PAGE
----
“But, is it the fact that this antagonism of valid principles is peculiar to polytheism? Is it not rather that the struggle between Antigone and Creon represents that struggle between elemental tendencies and established law by which the outer life of man is gradually and painfully being brought into harmony with his inward needs? Until this harmony is perfected, we shall never be able to attain a great right without also doing a wrong. . . . Wherever the strength of a man’s intellect, or moral sense, or affection brings him into opposition with the rules which society has sanctioned, there is renewed the conflict between Antigone and Creon.” – George Eliot, “The Antigone and Its Moral” (1856)
I found Kamila Shamsie’s Home Fire persistently interesting and often gripping, but by the end I felt dissatisfied with it. Its moral significance–its importance as an interrogation and dramatization of what Eliot calls “the antagonism of valid principles”–depends on our being convinced that it is about a struggle between two principles worth fighting for, perhaps not equally worthy, but each comprehensible as righteous. That means, in particular, in Shamsie’s retelling, that we have to be (nearly) equally engaged by both Aneeka (Antigone) and Karamat (Creon)–and for me these were the two least consistent and compelling characters of the five whose perspectives Shamsie’s novel gives us. Home Fire worked well for me as a highly topical drama about family and politics, but I thought it ended in melodrama, not moral revelation, and that diminished its impact and my admiration.
I should say, as a disclaimer, that I am not at all an expert on Sophocles’ Antigone: though I have known the play’s basic story for many years and seen one production of it, my sense of what it’s fundamentally about depends almost entirely on Eliot’s commentary on it, which I have thought about often as an interpretive key to her fiction, especially The Mill on the Floss. So it is entirely possible that Shamsie has captured nuances of its characters’ principles and actions that make her retelling accurate in ways I can’t see–or, alternatively, that she has up-ended key elements of it for her own purposes in ways that, again, I can’t grasp the significance of. That said, I think it’s fair to expect the novel itself to convince me of the urgency of its central conflict, and it just didn’t. Most importantly, there’s nothing in Aneeka’s relationship with her brother before his recruitment as a terrorist that made her final vigil by his body seem like an inevitable and principled result: her love for her twin was never depicted in a way that gave it tragic potential. Further, her relationship with Eamonn was deceitful and manipulative from the start, and the novel did not convince me that she had come to love him sincerely enough to justify either his sacrifice or her final gesture. As a result, the novel’s final image, though poetic, range false to me.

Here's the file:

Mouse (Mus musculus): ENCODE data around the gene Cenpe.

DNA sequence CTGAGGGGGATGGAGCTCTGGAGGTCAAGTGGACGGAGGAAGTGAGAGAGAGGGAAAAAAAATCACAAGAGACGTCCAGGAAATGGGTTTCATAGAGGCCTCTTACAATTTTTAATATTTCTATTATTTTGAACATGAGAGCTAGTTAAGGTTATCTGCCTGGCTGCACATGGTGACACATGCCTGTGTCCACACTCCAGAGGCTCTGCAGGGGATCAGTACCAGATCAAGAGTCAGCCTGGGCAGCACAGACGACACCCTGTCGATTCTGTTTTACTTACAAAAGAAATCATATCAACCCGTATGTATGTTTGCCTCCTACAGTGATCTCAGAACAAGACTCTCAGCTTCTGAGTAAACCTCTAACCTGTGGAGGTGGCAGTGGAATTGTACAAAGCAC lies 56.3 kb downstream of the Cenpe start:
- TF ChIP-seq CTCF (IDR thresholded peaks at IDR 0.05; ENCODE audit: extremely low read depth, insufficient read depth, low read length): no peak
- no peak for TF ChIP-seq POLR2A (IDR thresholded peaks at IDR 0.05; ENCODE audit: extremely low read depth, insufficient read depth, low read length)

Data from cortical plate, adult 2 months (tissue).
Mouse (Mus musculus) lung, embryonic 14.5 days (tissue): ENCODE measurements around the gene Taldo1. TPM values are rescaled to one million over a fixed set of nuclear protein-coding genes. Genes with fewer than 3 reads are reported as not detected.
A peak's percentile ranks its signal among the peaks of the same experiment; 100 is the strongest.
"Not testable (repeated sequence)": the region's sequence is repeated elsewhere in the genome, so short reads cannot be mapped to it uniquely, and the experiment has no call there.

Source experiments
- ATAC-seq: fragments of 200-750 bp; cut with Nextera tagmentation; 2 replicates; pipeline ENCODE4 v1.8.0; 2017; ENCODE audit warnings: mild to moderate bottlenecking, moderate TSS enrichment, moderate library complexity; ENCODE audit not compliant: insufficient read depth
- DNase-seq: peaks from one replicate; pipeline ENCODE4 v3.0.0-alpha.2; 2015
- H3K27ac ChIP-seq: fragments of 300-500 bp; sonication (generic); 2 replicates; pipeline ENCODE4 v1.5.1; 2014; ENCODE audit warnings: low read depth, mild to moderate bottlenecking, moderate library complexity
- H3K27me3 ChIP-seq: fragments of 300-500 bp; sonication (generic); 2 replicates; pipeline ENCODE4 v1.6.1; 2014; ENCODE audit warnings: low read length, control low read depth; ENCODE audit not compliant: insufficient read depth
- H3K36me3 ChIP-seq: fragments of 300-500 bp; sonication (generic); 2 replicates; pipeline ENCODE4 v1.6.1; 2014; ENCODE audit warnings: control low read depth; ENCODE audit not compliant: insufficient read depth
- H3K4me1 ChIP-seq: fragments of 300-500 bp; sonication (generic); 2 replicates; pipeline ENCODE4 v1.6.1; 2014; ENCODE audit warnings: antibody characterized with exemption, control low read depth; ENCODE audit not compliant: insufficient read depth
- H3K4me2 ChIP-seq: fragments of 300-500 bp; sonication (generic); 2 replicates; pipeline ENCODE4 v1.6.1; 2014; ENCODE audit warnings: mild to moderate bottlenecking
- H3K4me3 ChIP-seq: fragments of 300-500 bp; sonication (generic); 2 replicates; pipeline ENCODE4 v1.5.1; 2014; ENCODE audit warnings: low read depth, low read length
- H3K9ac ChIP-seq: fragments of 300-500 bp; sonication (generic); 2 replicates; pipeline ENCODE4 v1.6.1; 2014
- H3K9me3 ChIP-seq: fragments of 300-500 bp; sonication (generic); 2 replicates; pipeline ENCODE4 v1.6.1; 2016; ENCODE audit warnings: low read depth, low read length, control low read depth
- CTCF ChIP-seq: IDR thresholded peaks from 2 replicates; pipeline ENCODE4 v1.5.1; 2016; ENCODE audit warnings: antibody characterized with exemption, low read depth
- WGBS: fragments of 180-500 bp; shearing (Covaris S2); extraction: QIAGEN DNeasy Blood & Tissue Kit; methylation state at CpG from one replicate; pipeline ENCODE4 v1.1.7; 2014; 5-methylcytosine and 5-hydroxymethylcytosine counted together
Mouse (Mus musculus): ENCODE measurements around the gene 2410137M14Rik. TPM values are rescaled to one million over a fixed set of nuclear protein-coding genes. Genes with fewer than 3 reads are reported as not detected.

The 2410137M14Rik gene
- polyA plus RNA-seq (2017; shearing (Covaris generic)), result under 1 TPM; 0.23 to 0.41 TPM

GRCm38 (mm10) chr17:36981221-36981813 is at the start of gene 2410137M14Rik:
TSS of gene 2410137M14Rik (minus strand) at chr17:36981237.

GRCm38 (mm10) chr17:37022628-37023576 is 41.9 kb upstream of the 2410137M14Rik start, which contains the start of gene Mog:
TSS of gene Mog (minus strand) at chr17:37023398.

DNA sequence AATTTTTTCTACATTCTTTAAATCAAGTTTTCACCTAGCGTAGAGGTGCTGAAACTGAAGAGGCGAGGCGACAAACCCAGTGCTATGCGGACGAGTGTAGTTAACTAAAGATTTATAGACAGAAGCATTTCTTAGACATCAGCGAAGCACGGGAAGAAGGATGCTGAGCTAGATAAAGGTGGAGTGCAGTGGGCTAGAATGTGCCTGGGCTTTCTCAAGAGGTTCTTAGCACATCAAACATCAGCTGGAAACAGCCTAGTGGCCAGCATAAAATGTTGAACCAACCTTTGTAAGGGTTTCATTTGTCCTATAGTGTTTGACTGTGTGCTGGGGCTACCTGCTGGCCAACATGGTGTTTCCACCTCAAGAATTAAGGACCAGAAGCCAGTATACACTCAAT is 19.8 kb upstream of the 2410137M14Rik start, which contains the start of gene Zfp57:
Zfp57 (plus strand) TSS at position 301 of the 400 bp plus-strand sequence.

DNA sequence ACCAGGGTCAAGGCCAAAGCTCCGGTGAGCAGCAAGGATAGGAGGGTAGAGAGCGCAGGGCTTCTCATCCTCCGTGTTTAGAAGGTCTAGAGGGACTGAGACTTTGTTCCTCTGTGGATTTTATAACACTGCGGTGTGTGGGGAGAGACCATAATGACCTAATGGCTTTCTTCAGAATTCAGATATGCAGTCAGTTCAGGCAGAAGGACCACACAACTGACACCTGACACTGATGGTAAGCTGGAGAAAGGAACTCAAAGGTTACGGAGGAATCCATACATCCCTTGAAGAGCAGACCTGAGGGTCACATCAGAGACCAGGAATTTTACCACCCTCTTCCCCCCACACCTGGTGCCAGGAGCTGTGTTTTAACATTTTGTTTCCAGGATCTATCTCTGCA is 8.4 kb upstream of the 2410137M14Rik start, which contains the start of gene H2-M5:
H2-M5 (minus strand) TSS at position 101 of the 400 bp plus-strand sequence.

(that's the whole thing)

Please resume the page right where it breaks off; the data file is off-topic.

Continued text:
Karamat, in his turn, came across as mostly self-serving and opportunistic–too much of a politician and not enough of a statesman. “It is a very superficial criticism,” Eliot remarks, “which interprets the character of Creon as that of a hypocritical tyrant, and regards Antigone as a blameless victim”:
The exquisite art of Sophocles is shown in the touches by which he makes us feel that Creon, as well as Antigone, is contending for what he believes to be the right, while both are also conscious that, in following out one principle, they are laying themselves open to just blame for transgressing another.